Bread is essential to daily meals in India. I’ve eaten them all: chapatti, roti and naan.

But, how about puri? Not a standard dinner item, I’ve experienced its deliciousness at weddings, engagement parties or sometimes breakfast. Mostly though, it’s served with pride at ceremonial events.

Puri is a round, flat bread that puffs when cooked. I was first exposed to it at the volunteer home, then got hooked. It’s by far my favorite. Who wouldn’t adore deep fried bread? And if you don’t, you’re just wrong. All wrong.

The best method to enjoying puri is with a korma, dal or potato masala. Either way it goes well with any meal.

Rockin’ Puri Recipe

1 cup of either atta (whole-wheat flour), maida (refined wheat flour) or Sooji (coarse wheat flour)
1/4 tsp. of salt (or to taste)
1/2 of water (judge this, you might need less or more, depends on the flour)
Ghee (butter) for flavor.
Vegetable oil for frying.

  • Combine flour and salt in a bowl.
  • Slowly add water to the flour and salt mixture. Keep adding water until it forms into a pliable dough. You don’t want the dough to be too dry or too wet. A happy medium.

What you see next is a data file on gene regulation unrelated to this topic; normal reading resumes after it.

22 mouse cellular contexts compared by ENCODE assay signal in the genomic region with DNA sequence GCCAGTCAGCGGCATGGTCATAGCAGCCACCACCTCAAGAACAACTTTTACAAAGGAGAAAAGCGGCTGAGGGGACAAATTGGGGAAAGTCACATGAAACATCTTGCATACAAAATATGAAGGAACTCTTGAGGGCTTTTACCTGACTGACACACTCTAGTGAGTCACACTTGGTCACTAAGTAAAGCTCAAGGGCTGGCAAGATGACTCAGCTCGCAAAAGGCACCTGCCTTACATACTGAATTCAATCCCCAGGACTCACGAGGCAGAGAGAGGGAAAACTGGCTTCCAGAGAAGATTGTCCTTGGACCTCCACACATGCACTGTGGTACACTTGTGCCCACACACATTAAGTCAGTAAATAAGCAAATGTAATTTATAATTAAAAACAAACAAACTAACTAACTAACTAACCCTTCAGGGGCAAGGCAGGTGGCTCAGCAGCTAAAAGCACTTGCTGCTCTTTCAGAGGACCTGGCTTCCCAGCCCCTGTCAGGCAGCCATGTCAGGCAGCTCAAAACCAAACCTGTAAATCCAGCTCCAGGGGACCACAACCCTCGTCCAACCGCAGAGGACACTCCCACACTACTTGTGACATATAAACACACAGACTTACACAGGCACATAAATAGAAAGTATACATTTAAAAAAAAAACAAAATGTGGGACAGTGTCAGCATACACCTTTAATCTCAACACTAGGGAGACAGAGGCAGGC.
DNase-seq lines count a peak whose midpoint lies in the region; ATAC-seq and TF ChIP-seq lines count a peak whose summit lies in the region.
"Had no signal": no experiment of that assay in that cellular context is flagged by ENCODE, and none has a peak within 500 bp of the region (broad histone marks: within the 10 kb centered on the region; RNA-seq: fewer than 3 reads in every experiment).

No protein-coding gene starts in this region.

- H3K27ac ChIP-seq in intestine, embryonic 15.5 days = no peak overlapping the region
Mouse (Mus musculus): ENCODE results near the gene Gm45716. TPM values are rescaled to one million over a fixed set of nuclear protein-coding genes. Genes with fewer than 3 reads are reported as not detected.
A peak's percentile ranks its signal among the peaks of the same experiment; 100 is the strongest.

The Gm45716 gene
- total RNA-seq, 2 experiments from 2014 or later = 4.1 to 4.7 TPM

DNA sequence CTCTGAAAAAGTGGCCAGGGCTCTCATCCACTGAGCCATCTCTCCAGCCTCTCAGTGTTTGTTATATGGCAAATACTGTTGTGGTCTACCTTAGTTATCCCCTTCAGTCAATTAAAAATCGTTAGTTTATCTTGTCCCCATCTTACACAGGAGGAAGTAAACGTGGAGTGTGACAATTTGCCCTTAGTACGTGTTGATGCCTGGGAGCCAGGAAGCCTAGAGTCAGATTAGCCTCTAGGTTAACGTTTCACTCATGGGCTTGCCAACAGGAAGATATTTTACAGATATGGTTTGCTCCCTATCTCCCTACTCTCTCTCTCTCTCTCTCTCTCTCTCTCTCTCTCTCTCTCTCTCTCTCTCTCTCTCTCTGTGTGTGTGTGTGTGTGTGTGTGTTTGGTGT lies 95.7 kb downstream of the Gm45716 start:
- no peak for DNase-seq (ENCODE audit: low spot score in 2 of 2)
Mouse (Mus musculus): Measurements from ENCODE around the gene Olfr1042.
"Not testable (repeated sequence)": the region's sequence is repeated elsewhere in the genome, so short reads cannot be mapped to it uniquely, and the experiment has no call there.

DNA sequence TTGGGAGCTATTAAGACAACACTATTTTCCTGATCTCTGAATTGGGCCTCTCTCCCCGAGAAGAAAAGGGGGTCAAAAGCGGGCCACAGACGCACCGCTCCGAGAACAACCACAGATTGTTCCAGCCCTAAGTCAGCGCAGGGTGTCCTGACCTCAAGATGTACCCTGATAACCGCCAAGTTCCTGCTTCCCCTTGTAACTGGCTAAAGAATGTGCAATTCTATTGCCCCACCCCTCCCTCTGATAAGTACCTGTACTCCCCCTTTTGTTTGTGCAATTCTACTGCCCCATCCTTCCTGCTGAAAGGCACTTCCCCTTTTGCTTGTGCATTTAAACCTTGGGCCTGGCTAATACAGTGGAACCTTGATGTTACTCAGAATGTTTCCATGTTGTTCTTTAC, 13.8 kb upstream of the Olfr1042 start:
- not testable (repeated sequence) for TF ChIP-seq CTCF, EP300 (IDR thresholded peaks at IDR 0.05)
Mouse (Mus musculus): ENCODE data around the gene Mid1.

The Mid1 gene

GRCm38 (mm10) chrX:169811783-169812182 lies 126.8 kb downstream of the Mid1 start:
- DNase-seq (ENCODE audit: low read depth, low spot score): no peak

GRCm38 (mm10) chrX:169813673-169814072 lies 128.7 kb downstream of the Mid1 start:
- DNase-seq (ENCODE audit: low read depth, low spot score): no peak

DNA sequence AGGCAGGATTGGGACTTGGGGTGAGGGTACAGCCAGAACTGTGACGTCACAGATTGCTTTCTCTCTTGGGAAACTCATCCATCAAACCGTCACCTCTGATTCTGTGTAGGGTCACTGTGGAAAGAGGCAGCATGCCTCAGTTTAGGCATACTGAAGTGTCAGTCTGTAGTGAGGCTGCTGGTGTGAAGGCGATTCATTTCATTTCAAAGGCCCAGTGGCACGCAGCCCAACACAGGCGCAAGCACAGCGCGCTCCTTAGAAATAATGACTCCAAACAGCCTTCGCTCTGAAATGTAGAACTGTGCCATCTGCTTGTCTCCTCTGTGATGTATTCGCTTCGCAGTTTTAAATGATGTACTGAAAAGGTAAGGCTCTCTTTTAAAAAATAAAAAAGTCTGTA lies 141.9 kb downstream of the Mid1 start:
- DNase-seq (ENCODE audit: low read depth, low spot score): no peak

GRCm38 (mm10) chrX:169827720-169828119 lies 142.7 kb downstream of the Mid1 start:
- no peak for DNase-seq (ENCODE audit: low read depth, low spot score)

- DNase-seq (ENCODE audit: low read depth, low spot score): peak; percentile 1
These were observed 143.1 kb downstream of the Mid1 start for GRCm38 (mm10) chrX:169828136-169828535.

• While adding water toss in a little vegetable oil or melted ghee with the dough.
  • Knead the dough until smooth. Make sure it’s not sticky. If so, add some flour.
  • Form the dough into 6 inch balls.
  • Use a rolling pin to roll each ball into a thin-medium thickness. Make sure it’s not too thin or the bread will end up crispy. You don’t want that!
  • Heat enough vegetable oil in a deep pan to cover the puri.
  • Test the oil by adding some dough. If it puffs up and doesn’t soak oil, the oil is heated properly.
  • Add your first rolled out puri. As it rises to the surface, pour oil over it.
  • It should puff up and fully rise to the surface. Glorious!
  • Use tongs to flip it around and cook the other side until golden brown.
  • Place the puri on a paper towel to soak up residual oil.
  • Repeat until all the puri is cooked.

Servings: 6 to 8 puris.

Tip:  Puri is killer with chutney. Try it!

Knowledge tip: I’ve also seen the bread called poori.